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Being attacked by supervillain Peyta? Xylos to the rescue!

Enter Peyta (aka Petya or Petrwrap), the new ransomware variant that is spreading. She has many similarities to Wannacry. They both use an NSA exploit known as EternalBlue that targets a SMB vulnerability (CVE-2017-0144), for which Microsoft released a patch in March. Unfortunately, Petya has a few more tricks up her sleeve.

What makes Peyta more malicious?

Cyber-criminals have learned from the weaknesses in Wannacry. When the machine reboots it shows a fake "CheckDisk Repairing file system" message. This is the encryption process, so power off immediately. But Peyta doesn't solely rely on one vulnerability, so even if you have applied the Microsoft security update above, you can still get hit. She also spreads in networks using PSEXEC and WMIC.

Since her initial attack, a "kill switch" has been found thanks to @PTsecurity: create file "C:\Windows\perfc". This is a mechanism that virus authors build in to centrally disable the distribution mechanism.

How can you evade Peyta?

As always: don't pay the ransom money. The ransomware authors’ e-mail account is already blocked, so you will not get a decryption key. A few easy things you can do:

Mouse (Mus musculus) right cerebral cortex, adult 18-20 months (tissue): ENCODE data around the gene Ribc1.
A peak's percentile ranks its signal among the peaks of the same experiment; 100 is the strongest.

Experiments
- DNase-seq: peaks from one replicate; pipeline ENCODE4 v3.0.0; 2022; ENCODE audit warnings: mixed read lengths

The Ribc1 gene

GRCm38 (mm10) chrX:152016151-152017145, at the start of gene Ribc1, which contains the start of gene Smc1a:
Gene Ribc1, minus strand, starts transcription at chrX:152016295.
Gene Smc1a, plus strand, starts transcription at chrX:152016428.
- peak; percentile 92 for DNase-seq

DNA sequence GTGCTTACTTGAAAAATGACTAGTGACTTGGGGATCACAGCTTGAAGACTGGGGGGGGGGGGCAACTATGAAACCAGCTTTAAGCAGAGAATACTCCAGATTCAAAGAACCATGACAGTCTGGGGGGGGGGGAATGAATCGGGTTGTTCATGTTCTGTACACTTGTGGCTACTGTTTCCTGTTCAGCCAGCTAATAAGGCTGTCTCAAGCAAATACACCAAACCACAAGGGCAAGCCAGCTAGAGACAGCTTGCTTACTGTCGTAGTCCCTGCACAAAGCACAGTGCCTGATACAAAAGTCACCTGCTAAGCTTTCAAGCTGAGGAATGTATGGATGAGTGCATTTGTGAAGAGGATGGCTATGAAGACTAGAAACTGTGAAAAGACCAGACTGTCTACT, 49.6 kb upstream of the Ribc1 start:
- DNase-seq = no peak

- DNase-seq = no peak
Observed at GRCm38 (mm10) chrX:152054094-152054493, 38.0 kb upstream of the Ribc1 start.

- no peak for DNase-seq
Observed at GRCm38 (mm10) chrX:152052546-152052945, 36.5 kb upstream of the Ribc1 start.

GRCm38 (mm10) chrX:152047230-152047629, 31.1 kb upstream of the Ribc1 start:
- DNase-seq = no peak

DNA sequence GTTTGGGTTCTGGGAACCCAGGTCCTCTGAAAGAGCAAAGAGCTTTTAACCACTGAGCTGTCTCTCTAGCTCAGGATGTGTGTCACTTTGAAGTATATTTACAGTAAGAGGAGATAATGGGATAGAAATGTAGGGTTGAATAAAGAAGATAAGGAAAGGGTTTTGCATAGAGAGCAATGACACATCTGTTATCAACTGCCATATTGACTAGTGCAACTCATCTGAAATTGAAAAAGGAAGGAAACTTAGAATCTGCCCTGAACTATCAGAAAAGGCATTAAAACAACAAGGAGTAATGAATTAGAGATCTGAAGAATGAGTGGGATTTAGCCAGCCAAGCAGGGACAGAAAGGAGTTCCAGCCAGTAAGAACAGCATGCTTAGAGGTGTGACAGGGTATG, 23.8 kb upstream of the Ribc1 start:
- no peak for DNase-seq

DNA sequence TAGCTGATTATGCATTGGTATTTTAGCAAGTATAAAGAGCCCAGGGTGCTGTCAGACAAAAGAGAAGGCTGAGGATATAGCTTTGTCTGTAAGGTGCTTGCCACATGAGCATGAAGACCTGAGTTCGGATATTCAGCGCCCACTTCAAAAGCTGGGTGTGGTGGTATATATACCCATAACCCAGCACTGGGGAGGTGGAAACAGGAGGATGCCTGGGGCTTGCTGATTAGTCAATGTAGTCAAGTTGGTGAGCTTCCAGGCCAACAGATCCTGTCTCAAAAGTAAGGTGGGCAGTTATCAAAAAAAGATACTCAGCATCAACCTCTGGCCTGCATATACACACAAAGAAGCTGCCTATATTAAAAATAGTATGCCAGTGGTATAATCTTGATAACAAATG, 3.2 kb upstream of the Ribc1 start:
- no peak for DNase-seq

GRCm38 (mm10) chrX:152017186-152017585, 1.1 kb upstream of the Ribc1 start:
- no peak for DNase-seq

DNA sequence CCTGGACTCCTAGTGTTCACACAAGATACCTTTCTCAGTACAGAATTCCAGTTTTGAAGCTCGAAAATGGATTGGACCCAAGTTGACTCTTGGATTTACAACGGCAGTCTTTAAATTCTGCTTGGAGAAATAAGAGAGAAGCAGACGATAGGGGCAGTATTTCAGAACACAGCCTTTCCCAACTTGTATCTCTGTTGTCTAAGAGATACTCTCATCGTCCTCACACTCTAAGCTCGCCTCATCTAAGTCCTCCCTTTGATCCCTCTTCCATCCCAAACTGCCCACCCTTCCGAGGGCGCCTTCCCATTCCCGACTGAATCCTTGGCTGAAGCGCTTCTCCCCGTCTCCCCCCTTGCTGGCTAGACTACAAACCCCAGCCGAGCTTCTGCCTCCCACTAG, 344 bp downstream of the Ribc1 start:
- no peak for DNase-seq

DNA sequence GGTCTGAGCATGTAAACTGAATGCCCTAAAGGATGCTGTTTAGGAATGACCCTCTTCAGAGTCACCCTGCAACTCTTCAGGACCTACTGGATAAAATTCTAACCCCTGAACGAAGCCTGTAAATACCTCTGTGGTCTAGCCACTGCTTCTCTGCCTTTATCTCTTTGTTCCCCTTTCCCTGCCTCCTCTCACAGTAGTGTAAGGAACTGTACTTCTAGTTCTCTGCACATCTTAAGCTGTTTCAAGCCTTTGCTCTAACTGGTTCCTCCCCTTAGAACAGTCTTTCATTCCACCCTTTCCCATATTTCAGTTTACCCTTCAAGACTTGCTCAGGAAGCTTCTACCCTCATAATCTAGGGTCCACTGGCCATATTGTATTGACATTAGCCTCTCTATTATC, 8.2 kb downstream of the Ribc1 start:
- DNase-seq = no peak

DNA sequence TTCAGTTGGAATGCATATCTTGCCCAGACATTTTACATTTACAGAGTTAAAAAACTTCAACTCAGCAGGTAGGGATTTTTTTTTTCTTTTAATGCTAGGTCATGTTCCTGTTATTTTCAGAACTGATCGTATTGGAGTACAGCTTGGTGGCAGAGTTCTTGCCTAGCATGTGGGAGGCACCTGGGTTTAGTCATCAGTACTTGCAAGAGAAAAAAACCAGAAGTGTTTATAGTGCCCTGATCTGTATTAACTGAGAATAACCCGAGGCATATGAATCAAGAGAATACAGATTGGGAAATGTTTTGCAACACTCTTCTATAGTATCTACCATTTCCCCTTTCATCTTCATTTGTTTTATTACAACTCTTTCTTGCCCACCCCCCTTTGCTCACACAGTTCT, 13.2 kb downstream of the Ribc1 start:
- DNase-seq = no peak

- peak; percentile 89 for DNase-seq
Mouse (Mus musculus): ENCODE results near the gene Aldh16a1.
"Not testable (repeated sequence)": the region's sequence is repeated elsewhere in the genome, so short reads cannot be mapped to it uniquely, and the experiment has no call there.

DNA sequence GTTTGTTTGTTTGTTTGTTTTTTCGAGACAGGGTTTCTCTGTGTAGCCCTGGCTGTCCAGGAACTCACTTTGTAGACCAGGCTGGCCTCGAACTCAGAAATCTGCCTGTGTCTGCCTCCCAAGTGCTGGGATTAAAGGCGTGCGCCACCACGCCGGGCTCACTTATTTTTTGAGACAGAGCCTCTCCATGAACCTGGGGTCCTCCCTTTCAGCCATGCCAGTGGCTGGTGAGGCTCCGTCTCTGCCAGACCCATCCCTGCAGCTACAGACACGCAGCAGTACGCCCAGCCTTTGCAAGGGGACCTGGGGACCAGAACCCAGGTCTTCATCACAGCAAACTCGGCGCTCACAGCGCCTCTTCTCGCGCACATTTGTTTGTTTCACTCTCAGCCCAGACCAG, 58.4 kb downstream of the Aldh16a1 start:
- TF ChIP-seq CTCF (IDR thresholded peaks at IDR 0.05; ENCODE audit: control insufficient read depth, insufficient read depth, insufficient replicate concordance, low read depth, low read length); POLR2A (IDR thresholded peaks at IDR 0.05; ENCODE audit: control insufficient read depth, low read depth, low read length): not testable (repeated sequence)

• update your antivirus signatures
  • install the Microsoft MS17-010 patch for EternalBlue ... and all other patches while you're at it
  • be extra vigilant for phishing e-mails
  • monitor TCP/445 network traffic, SMB and other command and control behaviour.

Need additional help avoiding Peyta? Make an appointment with our security expert: johan.celis@xylos.com.

 

Techterms explained:

  • NSA: National Security Agency
  • EternalBlue: an exploit (piece of software, a chunk of data, or a sequence of commands that takes advantage of a bug or vulnerability) generally believed to have been developed by the NSA.
  • SMB: Server Message Block, mainly used for providing shared access to files, printers, and serial ports and miscellaneous communications between nodes on a network.
  • PSEXEC: a light-weight telnet-replacement that lets you execute processes on other systems, complete with full interactivity for console applications, without having to manually install client software.
  • WMIC: Windows Management Instrumentation Command-line is a command-line and scripting interface that simplifies the use of Windows Management Instrumentation (WMI) and systems managed through WMI.

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